Talking Archives!: Archival terms defined

October 16, 2020

Archivists and the archive field, like so many fields, have their own vocabulary that might be unfamiliar to researchers and the public. In honor of archives month and in preparation of publishing the National Association of Manufacturers' finding aid, I thought I would highlight some of the commonly used terms and ones you might find in our database.

Processing – preparing archival materials for use. Archivists process collections to make them ready for researchers to use.

Finding aid/collection guide – “a description that typically consists of contextual and structural information about an archival resource” (SAA dictionary). Okay, let’s break this one down a bit more. A finding aid is a guide to the collection that directs researchers to a specific collection and then where to find specific information within a collection. Finding aids often include a biographical or historical note, scope or description, size, subjects, arrangement, and an inventory of the series and folders. Many of Hagley’s finding aids can be found here in our finding aids database.

Accession number – a number assigned to uniquely identify a group of records or materials. The accession number can also be referred to as the collection number.

Extent – a description of the physical quantity of the material described. Hagley Library typically measures in linear feet, but it can also include byte size for digital components.

Series – a group of similar records that are arranged according to a filing system and that are related as the result of being created, received, or used in the same activity. Similarly, a subseries is a body of documents within a series readily distinguished from the whole by filing arrangement, type, form, or content. Series and subseries help break a collection into smaller, but similar, chunks. For example, in the NAM collection, each department is its own series because they are distinguishable from each other.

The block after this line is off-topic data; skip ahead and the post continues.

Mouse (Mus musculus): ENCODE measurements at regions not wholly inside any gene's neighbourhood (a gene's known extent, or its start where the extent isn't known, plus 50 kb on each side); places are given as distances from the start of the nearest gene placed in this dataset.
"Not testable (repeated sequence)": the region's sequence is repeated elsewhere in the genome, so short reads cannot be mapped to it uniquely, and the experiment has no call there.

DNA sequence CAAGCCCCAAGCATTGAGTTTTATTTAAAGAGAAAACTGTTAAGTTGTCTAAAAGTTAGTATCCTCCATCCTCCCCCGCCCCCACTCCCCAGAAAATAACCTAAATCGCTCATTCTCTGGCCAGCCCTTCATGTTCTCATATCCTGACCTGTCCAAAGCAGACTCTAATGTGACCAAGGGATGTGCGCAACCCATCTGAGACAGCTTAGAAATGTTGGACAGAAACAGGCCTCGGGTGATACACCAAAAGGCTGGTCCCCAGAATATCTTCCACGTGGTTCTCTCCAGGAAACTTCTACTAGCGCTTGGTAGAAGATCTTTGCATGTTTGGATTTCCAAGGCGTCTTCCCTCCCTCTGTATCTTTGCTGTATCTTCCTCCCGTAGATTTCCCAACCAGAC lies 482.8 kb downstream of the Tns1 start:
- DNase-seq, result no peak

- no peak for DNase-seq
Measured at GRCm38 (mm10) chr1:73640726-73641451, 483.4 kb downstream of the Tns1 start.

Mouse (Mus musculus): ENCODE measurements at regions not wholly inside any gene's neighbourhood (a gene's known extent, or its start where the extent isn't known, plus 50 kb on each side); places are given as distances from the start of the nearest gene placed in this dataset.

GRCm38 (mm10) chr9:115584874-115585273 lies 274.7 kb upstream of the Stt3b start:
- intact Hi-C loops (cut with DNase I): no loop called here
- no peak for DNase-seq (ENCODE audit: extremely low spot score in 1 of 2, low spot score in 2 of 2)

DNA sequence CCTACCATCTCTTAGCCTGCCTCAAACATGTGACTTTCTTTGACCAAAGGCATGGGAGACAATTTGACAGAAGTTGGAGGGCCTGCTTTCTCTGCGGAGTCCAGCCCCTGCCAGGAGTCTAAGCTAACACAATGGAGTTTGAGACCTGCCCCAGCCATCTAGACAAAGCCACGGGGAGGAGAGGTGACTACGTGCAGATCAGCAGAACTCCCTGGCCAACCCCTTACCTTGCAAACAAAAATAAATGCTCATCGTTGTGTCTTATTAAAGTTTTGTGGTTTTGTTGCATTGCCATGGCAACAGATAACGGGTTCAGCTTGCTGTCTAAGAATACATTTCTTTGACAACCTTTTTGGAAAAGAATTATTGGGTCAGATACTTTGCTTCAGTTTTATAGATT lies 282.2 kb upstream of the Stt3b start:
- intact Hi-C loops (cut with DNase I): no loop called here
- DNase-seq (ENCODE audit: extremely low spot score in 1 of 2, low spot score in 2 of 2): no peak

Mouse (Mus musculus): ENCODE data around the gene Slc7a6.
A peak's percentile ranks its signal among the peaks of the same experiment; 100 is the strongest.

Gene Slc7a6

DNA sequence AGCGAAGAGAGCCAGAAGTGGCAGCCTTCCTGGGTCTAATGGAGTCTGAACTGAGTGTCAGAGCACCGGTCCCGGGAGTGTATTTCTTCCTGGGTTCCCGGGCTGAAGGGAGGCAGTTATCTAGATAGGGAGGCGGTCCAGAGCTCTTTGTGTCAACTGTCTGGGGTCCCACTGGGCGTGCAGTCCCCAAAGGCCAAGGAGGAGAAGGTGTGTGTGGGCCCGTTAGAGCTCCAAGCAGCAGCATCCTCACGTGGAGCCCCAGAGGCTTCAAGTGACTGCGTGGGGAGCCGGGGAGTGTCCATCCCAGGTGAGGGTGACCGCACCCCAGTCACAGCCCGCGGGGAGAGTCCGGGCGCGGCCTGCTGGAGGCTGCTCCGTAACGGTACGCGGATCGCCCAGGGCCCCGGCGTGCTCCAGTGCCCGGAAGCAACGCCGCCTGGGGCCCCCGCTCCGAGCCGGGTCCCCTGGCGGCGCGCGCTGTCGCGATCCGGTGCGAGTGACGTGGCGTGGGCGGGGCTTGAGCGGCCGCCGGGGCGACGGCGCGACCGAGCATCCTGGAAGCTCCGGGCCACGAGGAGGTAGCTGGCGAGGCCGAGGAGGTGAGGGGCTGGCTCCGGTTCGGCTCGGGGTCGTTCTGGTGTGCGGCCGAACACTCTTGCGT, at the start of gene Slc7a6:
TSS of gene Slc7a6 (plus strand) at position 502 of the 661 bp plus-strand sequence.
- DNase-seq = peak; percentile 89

Born-digital – content created in a digital environment. Examples include Word documents created on a computer, a photo taken with a cell phone, or an email. It is possible to have the same document in digital and analog (or paper) format. Born-digital content is different then digitized material, the latter describing a document created on paper that has been scanned.

Separated material – materials that have been come from the same source or collection that have been physically separated or removed. While it is possible to have separated material at a different repository, it is rare. At Hagley, separated material typically means there is material in a different department and therefore housing location: manuscript, audiovisual, or published.

Related material – archival materials that are closely related to the materials being described, either in the same repository or elsewhere. For example, the NAM records have related material at the Archives Center, National Museum of American History, Smithsonian Institution, as well as the Morris Sayre speeches (accession 1720) at Hagley.

I hope you have found the definitions for these terms useful. These, and many others, can be found in the Society of American Archivist (SAA) dictionary.



Ashley Williams is the project archivist for the NAM Collection at Hagley Museum and Library.